[Illinois] Gov. Rod Blagojevich [D] stood outside the Tribune Tower on Monday and offered what he called "a polite recommendation" for how the Tribune could weather its financial woes: Fire the editorial board. People have stopped buying and reading the paper, he said, because they're turned off by the editorial page, which has been harshly critical of the governor.
On Tuesday, U.S. Atty. Patrick Fitzgerald alleged that Blagojevich had made the suggestion before, and not politely. Instructing his chief of staff about negotiations with Tribune officials who hoped to sell Wrigley Field with financial assistance from the state, Blagojevich spelled out his terms: "Fire all those [expletive] people, get 'em the [expletive] out and get us some editorial support."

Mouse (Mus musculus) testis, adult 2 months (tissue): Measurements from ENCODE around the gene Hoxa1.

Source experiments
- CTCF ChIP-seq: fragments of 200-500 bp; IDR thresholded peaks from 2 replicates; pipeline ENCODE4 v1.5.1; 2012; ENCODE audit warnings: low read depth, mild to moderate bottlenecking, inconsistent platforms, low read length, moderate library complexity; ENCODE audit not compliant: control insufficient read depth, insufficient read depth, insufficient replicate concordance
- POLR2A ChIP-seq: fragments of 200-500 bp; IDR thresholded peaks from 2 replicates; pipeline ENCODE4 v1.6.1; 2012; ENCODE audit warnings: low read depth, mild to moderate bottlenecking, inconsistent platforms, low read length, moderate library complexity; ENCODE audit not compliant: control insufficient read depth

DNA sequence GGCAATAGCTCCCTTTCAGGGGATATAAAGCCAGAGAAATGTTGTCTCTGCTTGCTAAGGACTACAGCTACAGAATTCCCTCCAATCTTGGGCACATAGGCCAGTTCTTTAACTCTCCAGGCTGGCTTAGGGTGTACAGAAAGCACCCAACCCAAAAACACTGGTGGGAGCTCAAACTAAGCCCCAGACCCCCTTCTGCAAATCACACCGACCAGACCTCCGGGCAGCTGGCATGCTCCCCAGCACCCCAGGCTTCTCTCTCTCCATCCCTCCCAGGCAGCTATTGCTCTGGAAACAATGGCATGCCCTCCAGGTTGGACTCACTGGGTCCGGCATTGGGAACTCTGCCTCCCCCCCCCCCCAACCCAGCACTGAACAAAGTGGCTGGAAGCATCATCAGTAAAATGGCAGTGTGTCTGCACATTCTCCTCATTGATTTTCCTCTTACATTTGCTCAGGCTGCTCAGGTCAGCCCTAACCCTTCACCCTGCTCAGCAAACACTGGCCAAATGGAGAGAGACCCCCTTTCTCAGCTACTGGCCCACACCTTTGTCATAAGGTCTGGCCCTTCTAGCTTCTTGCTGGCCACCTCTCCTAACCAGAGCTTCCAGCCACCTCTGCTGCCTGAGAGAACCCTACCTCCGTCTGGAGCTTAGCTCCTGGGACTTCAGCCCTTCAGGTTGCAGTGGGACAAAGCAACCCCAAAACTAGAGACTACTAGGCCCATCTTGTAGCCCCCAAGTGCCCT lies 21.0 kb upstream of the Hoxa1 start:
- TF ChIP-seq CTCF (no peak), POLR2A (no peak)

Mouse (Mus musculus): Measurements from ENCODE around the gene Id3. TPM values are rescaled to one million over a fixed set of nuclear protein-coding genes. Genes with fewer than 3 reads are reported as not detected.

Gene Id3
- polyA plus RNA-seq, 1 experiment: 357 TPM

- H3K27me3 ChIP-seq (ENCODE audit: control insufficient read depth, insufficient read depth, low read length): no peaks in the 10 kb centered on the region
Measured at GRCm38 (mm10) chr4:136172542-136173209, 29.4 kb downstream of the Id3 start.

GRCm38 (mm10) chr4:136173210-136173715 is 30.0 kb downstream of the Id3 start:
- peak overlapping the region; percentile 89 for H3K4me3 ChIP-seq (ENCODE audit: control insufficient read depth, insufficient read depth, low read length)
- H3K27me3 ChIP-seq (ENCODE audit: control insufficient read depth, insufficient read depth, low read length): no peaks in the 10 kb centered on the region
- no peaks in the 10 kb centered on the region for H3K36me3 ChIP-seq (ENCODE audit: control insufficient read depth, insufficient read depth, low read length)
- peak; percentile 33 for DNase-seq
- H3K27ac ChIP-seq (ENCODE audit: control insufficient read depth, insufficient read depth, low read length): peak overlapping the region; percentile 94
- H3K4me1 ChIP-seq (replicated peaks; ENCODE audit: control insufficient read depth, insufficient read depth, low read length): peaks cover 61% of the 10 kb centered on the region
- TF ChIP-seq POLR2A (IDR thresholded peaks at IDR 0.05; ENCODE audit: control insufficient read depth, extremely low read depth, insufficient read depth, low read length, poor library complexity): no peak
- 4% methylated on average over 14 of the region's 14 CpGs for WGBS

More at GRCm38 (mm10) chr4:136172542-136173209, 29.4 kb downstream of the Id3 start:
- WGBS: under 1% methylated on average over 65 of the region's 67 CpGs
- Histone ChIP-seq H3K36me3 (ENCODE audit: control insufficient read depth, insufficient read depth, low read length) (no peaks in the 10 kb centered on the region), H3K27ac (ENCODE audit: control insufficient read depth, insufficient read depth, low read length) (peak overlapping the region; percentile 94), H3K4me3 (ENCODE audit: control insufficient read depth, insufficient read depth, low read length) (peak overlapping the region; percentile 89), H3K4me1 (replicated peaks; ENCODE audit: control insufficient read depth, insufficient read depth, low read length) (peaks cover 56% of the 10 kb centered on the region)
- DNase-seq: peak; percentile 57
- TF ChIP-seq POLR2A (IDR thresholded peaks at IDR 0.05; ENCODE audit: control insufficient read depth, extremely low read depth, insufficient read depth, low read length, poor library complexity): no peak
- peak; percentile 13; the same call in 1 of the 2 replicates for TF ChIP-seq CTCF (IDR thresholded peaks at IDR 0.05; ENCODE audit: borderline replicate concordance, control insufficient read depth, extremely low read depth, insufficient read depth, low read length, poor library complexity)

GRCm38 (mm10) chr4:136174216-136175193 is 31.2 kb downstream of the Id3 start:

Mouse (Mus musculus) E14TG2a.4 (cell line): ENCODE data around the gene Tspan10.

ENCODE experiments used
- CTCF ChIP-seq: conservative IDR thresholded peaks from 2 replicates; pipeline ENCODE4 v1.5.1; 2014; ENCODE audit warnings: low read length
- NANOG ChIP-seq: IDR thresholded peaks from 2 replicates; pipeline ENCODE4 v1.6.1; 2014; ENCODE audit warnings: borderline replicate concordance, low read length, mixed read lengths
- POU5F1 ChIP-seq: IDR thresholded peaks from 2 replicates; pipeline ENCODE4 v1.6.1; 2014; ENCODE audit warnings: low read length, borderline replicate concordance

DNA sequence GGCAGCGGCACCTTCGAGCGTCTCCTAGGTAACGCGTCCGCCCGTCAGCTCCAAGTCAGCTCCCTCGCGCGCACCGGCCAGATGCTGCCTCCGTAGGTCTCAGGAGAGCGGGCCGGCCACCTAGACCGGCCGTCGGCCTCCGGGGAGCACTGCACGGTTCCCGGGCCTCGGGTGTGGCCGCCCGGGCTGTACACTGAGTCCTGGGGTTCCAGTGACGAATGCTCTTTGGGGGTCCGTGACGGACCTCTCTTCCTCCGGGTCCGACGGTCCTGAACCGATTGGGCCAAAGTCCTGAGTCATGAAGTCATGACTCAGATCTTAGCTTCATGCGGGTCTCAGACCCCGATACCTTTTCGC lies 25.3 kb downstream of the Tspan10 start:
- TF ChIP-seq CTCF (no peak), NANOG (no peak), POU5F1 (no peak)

That message was relayed to Tribune officials in early November, according to an affidavit attached to the federal indictment against Blagojevich and chief of staff John Harris. But Tuesday's news release was the first we'd heard of it. The editorial board has continued its criticism of the governor, whose ability to govern was irreparably compromised long before he was charged with a crime. We plan to keep it up. There has never been so much as a whisper, from Tribune CEO Sam Zell or anyone else, that we should lay off the governor, and for this we are deeply grateful. ...
Selling the Cubs is a key step in the Tribune Co.'s financial strategy. But the integrity of the editorial page is not for sale.